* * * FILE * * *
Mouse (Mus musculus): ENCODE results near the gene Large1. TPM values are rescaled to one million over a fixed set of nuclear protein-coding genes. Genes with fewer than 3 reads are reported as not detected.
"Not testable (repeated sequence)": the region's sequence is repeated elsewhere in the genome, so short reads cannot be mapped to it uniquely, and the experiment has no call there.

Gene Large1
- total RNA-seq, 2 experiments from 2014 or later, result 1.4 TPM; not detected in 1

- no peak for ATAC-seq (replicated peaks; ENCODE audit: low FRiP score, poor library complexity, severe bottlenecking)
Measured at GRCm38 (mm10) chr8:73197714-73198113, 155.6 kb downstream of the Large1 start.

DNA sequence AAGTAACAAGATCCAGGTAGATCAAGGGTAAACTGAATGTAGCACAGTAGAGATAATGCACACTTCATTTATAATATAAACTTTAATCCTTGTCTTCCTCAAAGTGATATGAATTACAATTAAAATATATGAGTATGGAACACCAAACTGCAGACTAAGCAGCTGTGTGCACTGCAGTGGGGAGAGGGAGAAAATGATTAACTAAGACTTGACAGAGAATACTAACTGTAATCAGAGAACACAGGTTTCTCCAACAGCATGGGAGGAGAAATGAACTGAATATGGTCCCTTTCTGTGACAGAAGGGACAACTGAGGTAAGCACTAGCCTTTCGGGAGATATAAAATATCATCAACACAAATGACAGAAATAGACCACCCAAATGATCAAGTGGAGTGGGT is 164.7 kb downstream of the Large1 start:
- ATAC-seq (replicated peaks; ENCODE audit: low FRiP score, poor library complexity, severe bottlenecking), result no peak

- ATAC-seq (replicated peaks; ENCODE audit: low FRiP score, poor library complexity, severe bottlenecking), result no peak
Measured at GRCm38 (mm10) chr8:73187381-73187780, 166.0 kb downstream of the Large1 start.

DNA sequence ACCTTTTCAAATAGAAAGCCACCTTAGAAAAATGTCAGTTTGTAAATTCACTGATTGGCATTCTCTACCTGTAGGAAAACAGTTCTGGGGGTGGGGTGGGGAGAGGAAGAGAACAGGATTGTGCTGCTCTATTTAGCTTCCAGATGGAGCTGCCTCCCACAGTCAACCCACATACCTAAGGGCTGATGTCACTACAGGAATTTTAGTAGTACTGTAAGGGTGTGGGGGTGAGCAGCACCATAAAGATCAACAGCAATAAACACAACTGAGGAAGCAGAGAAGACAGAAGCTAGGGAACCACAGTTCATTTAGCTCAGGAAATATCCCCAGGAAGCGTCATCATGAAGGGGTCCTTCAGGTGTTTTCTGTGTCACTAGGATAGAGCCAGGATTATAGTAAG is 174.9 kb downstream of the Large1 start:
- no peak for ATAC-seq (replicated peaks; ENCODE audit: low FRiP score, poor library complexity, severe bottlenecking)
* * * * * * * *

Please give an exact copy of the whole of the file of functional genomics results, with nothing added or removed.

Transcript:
Mouse (Mus musculus): ENCODE results near the gene Large1. TPM values are rescaled to one million over a fixed set of nuclear protein-coding genes. Genes with fewer than 3 reads are reported as not detected.
"Not testable (repeated sequence)": the region's sequence is repeated elsewhere in the genome, so short reads cannot be mapped to it uniquely, and the experiment has no call there.

Gene Large1
- total RNA-seq, 2 experiments from 2014 or later, result 1.4 TPM; not detected in 1

- no peak for ATAC-seq (replicated peaks; ENCODE audit: low FRiP score, poor library complexity, severe bottlenecking)
Measured at GRCm38 (mm10) chr8:73197714-73198113, 155.6 kb downstream of the Large1 start.

DNA sequence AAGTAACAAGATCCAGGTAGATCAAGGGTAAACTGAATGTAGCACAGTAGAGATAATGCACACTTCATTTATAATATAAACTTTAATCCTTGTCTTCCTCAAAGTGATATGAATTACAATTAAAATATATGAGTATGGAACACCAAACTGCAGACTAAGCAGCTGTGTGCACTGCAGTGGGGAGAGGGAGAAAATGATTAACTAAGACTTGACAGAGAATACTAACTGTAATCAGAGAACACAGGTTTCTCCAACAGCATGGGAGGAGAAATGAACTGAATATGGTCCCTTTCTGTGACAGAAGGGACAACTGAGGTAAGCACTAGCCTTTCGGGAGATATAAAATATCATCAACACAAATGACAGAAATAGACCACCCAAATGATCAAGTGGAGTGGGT is 164.7 kb downstream of the Large1 start:
- ATAC-seq (replicated peaks; ENCODE audit: low FRiP score, poor library complexity, severe bottlenecking), result no peak

- ATAC-seq (replicated peaks; ENCODE audit: low FRiP score, poor library complexity, severe bottlenecking), result no peak
Measured at GRCm38 (mm10) chr8:73187381-73187780, 166.0 kb downstream of the Large1 start.

DNA sequence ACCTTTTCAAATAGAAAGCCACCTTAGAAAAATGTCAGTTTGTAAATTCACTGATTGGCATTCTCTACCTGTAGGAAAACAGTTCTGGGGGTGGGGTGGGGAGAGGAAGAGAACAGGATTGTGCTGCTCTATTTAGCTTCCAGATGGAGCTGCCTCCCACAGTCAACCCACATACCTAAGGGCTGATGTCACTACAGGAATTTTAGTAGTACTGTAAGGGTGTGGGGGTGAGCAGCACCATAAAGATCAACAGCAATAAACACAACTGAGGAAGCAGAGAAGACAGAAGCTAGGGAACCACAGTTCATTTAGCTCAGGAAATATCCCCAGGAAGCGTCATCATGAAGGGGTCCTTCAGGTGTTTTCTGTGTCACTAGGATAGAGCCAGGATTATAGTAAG is 174.9 kb downstream of the Large1 start:
- no peak for ATAC-seq (replicated peaks; ENCODE audit: low FRiP score, poor library complexity, severe bottlenecking)